Learn to Play Nice
I think it’s safe to say that all of us, at one time or another, have had to deal with a difficult person at work. But the good news is, you do not have to let them get the better of you! Below are proven tactics that can help you get past a co-worker’s difficult behavior.
From Know-It-Alls to Hecklers
Everyone has met these people. You may not have taken the time to categorize them, but difficult people generally fall into the following categories according to a Huffington Post article:
- Talk hogs – dominate the discussion, either in a positive or negative way
- Know-it-alls – chime in whenever, about whatever, no matter what is being discussed
- Resenters – use dismissive hostility to make it known they would rather be anywhere else but at work
- Hecklers – use off-putting remarks, backhanded compliments, and tasteless jokes
- Gripers – constant complainers, always pointing out the negative side
No matter what kind of difficult behavior these people subscribe to, the air can be sucked right out of the room, and productivity screeches to a halt. It’s been said before and it will be said again, the only person you can truly control is you, so don’t let Debbie Downer or Steve the Bully get to you!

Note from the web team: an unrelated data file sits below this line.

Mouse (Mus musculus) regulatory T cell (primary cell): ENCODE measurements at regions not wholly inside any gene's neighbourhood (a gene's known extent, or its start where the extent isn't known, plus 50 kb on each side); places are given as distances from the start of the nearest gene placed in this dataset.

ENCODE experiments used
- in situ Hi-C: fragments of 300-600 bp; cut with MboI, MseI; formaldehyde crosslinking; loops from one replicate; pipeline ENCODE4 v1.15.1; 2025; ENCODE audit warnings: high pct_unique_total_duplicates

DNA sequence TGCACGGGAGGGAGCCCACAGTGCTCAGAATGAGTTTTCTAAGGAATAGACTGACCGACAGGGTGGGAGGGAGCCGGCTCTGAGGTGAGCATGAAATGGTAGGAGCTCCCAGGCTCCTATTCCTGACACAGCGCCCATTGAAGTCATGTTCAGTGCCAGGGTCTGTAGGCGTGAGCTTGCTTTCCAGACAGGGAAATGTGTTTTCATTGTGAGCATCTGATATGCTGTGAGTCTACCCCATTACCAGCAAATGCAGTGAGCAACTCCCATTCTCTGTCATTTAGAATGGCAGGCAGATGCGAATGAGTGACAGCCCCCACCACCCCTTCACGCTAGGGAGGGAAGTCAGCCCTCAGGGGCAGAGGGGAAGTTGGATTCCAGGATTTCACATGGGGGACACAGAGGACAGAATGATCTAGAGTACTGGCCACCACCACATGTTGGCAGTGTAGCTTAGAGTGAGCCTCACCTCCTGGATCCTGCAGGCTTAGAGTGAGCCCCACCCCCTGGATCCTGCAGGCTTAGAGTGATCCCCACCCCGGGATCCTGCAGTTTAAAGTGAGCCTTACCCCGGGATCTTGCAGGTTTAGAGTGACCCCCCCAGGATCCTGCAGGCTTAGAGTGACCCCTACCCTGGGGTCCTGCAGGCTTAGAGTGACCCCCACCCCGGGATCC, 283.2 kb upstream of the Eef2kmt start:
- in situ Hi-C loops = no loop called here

Don’t Let Them Push Your Buttons
There are four tactics to utilize to keep difficult people from getting a rise out of you:
- Keep emotion in check; stick to the facts of the situation, calmly state what you know, and what you can do to help
- Consider an alternative; in some cases it’s better to remove yourself from the situation (especially if the person just rubs you the wrong way and there is no way of getting past it) or engage a third party as an intermediary
- Don’t personalize it; when others are being difficult, sometimes the easiest course is to take it personally. Don’t; because it usually doesn’t have anything to do with you
- Collect yourself; for example, if you are conversing with a difficult person on the phone, pause and take a deep breath before responding, sometimes that moment makes all the difference in the world
Not matter what technique you may engage to deal with a difficult person, the situation may not be able to be diffused. In this case remember, only address the unwanted behavior, and not the person. No one benefits when it crosses the line and becomes personal.
I recently encountered a know-it-all when I was presenting to a group of about 35 individuals. She constantly interrupted and tried to correct me. It could have really rattled me, but I did not personalize it. I found out later that she does this to compensate for her own lack of self-esteem. I didn’t realize this until I personally witnessed her crying in front of another presenter. It took me back – I realized then that she was not the person who I thought she was.
Safety First, My Friends
Difficult can cross to scary before you know it, so be mindful of workplace safety for yourself and others. Remember the following:
- Ask for help from others
- Don’t get cornered
- Avoid being alone with a difficult person
- Try not to turn your back on a difficult person
- Don’t take it personally
Article by, Timothy Dimoff